Andromeda: Do You Storyboard?

Corkboardme — an online site that lets you make and store one free corkboard at a time– took me only a few minutes to learn to fill and drag sticky notes, (plus several more hours to try to find sites that were better).

Tell me I didn’t just waste the last five hours.

My intention was just to look–one more time–for a simple online way to do storyboarding and timelining. I’ve spent half the day tinkering with things that don’t quite work (this one doesn’t print or convert into PDFs easily, that one tilts each little post-it note at a rakish angle that makes it hard for me concentrate). The ones I recommend so far are Lino-It and, for group brainstorming and storyboarding, GroupZap. But I’m still looking.

Why all this time-wasting — I mean, purposeful researching? Because I’m convinced that visual schematics can help us better understand novel and other long-form narrative structures.

Cathy Day, who has an excellent blog about creative writing pedagogy, describes writers as “plotters” or “pantsers” (as in, seat-of-the-pantsers, or non-planners). For plotters, she recommends using index cards, whether real or virtual, to plan out long works.

Does it sound a little pedestrian (i.e., non-literary) needing to use cards, outlines, or other organizational tricks? I must admit, I’ve often thought so–and I’m still wary of the idea of planning any novel too carefully, since completely fixed plots seem antithetical to narrative discovery and the organic development of character.

But consider: many famous authors do use cards and outlines. One of them is Rebecca Skloot, author of The Immortal Life of Henrietta Laks. In this great interview she credits learning about creative nonfiction structure from Lee Gutkind, and you can see a photo of her real (not virtual) note cards all lined out in rows.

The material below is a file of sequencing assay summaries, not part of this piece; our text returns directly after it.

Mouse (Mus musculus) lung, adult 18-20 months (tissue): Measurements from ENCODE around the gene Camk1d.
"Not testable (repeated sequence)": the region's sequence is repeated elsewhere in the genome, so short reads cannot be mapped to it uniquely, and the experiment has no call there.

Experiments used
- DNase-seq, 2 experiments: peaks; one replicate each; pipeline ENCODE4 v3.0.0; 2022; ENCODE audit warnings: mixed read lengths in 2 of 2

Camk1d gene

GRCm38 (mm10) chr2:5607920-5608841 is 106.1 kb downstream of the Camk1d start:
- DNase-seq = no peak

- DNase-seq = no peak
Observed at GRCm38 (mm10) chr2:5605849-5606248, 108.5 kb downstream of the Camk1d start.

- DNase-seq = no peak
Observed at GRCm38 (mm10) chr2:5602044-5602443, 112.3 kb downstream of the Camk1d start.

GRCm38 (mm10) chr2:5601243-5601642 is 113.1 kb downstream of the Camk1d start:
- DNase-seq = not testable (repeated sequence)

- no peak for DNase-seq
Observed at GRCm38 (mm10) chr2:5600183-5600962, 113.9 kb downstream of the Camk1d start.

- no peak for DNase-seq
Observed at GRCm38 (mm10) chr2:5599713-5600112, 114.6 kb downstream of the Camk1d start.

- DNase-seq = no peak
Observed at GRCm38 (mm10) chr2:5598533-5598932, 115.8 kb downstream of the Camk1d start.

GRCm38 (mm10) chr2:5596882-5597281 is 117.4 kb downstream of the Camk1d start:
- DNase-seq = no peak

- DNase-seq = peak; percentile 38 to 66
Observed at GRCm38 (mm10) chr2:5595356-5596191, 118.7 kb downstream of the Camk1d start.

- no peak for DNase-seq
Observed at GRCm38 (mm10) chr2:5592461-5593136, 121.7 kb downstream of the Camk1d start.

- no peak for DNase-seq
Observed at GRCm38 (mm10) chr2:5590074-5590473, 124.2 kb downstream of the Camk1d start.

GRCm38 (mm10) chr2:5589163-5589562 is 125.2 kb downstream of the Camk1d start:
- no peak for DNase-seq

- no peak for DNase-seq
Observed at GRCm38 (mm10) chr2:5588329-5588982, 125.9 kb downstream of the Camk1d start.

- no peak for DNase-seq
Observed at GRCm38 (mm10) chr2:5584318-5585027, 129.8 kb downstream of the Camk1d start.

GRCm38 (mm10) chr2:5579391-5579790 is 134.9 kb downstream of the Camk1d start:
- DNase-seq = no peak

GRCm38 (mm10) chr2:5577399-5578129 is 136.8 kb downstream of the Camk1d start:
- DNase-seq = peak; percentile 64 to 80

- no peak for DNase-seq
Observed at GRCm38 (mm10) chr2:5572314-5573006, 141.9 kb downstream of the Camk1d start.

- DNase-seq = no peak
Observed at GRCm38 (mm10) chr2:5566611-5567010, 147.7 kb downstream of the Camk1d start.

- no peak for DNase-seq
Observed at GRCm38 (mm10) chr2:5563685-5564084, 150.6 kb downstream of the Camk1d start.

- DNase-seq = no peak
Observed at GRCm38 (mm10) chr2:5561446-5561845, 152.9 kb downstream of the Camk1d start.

I also know some writers who use Scrivener for keeping notes and outlining chapters. (And after spending a half-day trying out various “free” products, I’m starting to think that $40 for more powerful, bug-free software isn’t a bad investment.)

What interests me even more than planning books using note cards etc is reverse engineering published works in order to understand alternation of scenes and summary, pacing, chronology, character development, theme, and so on; the possibilities are endless. Students who took my Plot class last spring got a quick immersion in the idea of breaking down published or finished works, scene-by-scene, but it’s a sloppy process using handwritten cards or a spiral notebook. Surely, there must be a graphically beautiful way to create and share these projects.

Do you storyboard or timeline? Have you found a way to visually break down a published novel or memoir that you’re studying, chapter-by-chapter or scene-by-scene? (I’m still looking for some easy timeline-style graphic that would allow a reader to make a horizontal schematic with different lines for various subplots or craft elements).   

Please, share what you know here!

2 thoughts on “Andromeda: Do You Storyboard?”

  1. Amy O'Neill Houck

    Hi Andromeda, Thanks for this post! I know how easy it is to get lost researching the best tools that will save you "tons of time," right? I'm a Scrivener fan. I like it mostly for composing, and I've used the organizing storyboarding features a little bit (I'm secretly a "pantser" who is an aspiring planner). I like Evernote best for note taking because it's everywhere. I'm still using the free version and I have it installed on my computer, and my phone and my ipad. Everything is synced up.

  2. Andromeda Romano-Lax

    Post script: I now have Scrivener and it does seem to work pretty well.

    Prezi, a free-to-try presentation kind of program–much more graphically interesting that Powerpoint, is advanced enough that it's easy to make timelines or other visualization-of-narrative graphics. Free at first if you don't mind having yours shared publicly (most likely not a good idea for storyboarding your own work, but I am currently using it to reverse engineer a work of published literature). You have to pay to get your own private access.

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